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United front needed to block revenue leakages, fight corruption


The New Publisher is worried that the seeming conflict between some Commissioners at the Customs Division of the Ghana Revenue Authority (GAR) on one hand and the Office of the Special Prosecutor (OSP) on the other hand how prevent acts of corruption at the ports would not auger well for the supposed fight against corruption.

These two institutions, ideally, should be working in one accord; one receiving revenue for the State and the other ensuring that the appropriate revenue is collected and that it does not end up in the pockets of private individuals.

Investigative reports from the OSP and sound bites from the Customs Division of the GRA tap topped news headlines last week most certainly sends the wrong signals. It is clear there is no co-operation between the two institutions.

The beneficiaries of this co-operation deficiency would the by very criminals the two institutions ought to be fighting.

The observing public would end up losing confidence in the supposed fight against corruption.

The two are at liberty to disagree about the approach of arriving at their common goals but it is shameful when the disagreements breaks into a public drama of near-insults and threats to the shocking spectacle of all, including the corrupt criminals.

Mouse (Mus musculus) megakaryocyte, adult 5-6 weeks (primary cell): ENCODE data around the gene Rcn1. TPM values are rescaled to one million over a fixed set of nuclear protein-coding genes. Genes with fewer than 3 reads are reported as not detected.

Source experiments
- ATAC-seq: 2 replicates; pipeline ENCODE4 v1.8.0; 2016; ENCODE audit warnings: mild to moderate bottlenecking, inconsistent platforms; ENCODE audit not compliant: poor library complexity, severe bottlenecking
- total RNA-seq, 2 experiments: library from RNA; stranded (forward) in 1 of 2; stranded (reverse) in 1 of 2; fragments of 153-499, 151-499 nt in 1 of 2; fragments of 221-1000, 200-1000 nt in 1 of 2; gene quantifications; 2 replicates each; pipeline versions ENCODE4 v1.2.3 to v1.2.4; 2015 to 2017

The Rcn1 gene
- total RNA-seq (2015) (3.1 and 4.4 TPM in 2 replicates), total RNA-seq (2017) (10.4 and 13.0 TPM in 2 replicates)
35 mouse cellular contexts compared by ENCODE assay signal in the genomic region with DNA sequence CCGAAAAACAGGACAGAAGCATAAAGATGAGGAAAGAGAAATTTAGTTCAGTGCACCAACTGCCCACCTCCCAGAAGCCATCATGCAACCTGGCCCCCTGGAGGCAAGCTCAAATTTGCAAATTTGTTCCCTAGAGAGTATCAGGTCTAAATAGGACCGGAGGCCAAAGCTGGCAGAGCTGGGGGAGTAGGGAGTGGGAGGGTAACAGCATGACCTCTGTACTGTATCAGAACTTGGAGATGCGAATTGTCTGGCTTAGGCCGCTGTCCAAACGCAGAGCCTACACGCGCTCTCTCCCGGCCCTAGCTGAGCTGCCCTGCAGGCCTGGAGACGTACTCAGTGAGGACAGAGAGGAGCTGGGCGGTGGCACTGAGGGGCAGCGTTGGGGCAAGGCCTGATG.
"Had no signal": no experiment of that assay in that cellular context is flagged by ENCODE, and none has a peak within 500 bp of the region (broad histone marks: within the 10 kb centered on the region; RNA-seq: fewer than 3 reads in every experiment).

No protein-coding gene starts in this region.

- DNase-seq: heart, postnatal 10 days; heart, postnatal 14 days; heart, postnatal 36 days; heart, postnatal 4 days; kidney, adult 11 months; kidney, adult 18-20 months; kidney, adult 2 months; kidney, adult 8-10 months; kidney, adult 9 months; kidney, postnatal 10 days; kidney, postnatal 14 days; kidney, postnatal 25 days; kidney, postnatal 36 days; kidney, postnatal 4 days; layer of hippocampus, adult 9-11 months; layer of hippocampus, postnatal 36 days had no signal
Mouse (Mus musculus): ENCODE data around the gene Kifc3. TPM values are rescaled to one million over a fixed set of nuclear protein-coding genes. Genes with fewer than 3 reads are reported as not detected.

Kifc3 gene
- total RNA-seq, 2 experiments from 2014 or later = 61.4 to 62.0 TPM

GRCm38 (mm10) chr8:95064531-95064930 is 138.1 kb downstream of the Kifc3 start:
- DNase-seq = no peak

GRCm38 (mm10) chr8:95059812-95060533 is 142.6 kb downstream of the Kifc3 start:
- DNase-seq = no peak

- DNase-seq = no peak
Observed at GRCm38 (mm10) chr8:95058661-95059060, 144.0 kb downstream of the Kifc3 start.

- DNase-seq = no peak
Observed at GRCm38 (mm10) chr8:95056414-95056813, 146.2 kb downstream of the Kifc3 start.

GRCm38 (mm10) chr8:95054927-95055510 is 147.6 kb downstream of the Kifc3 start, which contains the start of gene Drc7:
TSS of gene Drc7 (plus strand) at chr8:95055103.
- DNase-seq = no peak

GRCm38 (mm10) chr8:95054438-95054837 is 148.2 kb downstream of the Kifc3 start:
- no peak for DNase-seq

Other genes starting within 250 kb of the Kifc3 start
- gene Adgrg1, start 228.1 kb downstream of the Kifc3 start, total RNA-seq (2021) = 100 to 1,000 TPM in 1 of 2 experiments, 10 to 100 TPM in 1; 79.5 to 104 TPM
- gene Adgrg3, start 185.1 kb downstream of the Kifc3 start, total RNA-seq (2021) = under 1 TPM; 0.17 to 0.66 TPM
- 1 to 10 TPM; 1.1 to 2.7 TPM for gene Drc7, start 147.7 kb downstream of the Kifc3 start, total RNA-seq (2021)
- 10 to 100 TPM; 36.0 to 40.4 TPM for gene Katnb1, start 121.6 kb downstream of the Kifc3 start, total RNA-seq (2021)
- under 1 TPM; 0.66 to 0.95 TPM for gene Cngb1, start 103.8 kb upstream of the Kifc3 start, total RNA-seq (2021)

What is even more disturbing is that no ‘elder’ so-called, has been heard or seen to be making moves to reconcile whatever differences the two institutions may be having.

If the open disagreements, near-insults, derogatory insinuations and threats continue, it would most certainly end up in a tango for supremacy and a possible sabotage scheme.

The country would be the worst affected victim of such a needless drama.

To the ordinary Ghanaian, the technical jargons being thrown about means nothing. The simple question is that did the recent interim investigation by the OSP help the state get additional revenue? And the answer is a yes.

As to why the GRA would not be happy that there is some additional money gained for the State, that would remain a question for the gods to answer.

Rather than fight the OSP, what we should be doing is to support the Office to perform better and correct its mistakes if any.

Without doubt, the public drama, does not speak well of us and our supposed anti-corruption fight.

The New Publisher is also not the least excited about the level of financial support the OSP has received so far. There are disturbing reports of unpaid workers, budgets not released, lack of requisite logistics to deliver on the mandate of that Office and other sad issues we intend to tackle in course of the week

In the meantime, it is out prayer that egos would be put aside, tempers would cool down and the two institutions of State would do the needful.

No divided team can fight corruption and win.

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